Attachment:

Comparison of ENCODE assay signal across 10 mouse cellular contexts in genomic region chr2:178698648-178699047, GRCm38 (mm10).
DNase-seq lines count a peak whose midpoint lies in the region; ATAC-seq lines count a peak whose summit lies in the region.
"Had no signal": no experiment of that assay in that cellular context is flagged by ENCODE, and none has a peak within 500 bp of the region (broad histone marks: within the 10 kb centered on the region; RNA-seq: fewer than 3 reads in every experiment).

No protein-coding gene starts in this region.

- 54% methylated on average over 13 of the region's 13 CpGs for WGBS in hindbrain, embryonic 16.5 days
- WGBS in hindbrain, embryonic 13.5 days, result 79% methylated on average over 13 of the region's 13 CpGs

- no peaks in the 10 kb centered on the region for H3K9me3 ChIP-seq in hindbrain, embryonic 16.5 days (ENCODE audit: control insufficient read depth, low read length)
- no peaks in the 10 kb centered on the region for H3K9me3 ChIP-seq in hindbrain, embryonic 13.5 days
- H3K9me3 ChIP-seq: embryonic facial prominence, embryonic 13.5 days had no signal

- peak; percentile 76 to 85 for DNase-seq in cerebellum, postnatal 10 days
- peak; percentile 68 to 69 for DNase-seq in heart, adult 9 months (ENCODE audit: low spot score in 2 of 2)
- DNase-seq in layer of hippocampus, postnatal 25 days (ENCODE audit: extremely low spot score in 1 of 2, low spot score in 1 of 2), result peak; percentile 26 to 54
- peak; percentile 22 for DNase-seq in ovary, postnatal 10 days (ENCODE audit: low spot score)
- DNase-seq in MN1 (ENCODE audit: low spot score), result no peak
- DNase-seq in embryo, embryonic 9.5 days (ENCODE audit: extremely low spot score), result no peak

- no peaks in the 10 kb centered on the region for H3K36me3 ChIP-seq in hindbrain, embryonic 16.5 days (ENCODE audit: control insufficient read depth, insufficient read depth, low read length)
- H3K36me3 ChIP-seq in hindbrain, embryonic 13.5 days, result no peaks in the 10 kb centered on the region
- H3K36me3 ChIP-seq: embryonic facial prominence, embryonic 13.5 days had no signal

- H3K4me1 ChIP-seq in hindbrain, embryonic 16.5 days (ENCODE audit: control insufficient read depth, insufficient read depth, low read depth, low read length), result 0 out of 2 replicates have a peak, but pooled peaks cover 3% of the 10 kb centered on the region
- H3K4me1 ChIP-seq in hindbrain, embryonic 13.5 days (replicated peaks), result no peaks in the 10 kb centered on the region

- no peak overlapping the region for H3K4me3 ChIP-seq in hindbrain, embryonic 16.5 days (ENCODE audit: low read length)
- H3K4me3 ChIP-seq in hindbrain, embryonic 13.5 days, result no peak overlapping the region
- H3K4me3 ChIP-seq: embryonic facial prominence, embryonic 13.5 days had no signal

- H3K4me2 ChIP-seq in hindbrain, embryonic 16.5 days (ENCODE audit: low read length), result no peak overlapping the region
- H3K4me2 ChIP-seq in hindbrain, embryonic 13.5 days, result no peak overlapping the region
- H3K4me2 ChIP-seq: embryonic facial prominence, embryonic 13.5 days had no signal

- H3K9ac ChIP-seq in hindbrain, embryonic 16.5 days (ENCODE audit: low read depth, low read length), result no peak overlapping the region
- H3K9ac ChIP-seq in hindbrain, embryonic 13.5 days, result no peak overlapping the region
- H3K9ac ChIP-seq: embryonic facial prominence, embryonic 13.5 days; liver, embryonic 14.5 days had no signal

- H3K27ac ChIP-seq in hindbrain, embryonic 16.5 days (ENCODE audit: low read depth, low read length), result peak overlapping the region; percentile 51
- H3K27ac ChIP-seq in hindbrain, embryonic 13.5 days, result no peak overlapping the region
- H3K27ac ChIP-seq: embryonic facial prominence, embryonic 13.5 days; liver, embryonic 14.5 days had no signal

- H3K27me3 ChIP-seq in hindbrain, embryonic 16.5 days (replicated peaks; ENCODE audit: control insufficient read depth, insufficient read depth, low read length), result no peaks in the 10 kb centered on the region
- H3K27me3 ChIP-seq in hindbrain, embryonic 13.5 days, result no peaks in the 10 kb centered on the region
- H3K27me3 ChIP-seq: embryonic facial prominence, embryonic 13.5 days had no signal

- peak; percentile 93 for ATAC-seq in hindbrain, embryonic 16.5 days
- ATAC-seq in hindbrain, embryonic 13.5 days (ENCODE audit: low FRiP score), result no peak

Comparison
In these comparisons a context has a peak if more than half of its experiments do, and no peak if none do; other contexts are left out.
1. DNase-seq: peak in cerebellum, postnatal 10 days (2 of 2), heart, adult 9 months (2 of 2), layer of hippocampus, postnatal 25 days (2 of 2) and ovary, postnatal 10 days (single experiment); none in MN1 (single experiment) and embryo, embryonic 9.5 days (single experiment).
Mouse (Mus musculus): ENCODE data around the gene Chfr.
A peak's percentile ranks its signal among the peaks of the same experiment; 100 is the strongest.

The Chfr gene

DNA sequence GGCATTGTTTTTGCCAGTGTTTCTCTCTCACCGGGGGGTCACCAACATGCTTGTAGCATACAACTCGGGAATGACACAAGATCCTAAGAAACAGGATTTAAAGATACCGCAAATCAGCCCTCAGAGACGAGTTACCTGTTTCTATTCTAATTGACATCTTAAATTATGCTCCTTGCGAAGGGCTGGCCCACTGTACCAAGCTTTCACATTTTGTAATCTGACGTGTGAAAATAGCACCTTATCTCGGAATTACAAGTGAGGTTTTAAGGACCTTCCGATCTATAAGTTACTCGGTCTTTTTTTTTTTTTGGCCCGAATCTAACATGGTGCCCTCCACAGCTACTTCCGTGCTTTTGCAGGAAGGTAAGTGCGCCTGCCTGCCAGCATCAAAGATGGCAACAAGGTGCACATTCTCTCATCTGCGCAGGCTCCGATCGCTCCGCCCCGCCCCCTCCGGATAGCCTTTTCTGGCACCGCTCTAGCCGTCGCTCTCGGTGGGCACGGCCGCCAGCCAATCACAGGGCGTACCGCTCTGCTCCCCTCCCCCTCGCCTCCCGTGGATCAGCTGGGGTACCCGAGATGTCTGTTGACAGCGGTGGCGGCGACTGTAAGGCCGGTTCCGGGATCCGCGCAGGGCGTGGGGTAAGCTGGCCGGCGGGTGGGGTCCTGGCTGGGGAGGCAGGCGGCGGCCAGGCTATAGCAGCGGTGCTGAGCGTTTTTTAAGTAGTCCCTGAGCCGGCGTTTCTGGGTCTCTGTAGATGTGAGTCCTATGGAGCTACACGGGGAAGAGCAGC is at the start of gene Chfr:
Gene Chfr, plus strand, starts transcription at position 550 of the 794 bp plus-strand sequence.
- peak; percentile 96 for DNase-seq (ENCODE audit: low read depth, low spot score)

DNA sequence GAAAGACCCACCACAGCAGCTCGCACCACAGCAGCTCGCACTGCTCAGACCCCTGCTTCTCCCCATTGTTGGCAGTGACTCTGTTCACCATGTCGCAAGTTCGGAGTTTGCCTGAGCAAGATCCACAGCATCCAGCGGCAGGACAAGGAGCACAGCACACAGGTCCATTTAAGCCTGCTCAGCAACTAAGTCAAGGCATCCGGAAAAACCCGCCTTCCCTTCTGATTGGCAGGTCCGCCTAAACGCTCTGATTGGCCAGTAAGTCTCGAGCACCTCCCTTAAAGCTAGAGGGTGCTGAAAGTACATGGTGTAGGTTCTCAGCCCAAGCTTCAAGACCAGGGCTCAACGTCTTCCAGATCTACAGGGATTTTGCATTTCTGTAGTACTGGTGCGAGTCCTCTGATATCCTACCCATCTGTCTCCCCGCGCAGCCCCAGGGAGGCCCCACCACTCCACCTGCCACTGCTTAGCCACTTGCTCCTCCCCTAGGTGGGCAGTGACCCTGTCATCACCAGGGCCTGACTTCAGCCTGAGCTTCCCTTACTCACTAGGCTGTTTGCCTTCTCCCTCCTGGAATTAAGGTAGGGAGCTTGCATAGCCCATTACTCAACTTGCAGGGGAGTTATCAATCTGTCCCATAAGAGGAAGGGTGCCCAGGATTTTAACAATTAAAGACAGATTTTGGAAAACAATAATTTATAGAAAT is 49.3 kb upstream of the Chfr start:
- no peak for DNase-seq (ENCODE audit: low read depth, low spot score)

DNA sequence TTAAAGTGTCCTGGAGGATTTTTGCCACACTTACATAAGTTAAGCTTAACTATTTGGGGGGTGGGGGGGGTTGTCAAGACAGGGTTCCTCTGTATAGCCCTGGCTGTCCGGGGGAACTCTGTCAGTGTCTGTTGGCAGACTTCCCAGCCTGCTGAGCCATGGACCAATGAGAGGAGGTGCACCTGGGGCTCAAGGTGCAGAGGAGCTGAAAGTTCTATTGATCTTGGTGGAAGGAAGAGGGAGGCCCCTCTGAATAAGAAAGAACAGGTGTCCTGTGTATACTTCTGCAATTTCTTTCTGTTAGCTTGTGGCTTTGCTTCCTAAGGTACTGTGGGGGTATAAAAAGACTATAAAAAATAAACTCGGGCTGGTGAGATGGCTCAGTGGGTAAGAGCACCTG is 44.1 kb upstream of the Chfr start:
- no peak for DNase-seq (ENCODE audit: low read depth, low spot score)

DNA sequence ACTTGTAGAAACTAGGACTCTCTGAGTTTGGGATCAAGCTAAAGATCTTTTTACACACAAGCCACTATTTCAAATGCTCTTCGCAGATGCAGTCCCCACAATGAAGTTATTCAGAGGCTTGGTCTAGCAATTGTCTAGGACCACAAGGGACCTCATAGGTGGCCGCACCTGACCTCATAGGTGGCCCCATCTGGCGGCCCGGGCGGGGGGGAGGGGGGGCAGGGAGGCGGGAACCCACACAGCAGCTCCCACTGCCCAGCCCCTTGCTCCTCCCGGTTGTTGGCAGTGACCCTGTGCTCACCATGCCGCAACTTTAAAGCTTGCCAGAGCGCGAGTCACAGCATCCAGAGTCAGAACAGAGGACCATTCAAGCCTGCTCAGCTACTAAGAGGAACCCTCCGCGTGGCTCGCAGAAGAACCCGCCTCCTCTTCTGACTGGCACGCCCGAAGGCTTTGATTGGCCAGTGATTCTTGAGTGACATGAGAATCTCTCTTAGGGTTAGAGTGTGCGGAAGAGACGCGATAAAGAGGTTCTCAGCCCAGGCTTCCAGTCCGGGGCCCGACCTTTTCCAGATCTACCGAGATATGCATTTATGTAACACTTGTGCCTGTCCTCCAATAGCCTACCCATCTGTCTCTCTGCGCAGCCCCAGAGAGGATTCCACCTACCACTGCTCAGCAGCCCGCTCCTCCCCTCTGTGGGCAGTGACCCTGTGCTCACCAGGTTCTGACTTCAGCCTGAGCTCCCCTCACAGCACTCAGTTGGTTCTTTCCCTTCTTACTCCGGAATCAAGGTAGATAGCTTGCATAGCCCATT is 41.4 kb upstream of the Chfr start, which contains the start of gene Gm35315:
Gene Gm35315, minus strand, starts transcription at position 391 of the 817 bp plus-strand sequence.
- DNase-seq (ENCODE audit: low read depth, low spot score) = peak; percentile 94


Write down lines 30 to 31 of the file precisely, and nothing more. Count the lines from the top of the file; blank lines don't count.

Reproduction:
- H3K27ac ChIP-seq in hindbrain, embryonic 16.5 days (ENCODE audit: low read depth, low read length), result peak overlapping the region; percentile 51
- H3K27ac ChIP-seq in hindbrain, embryonic 13.5 days, result no peak overlapping the region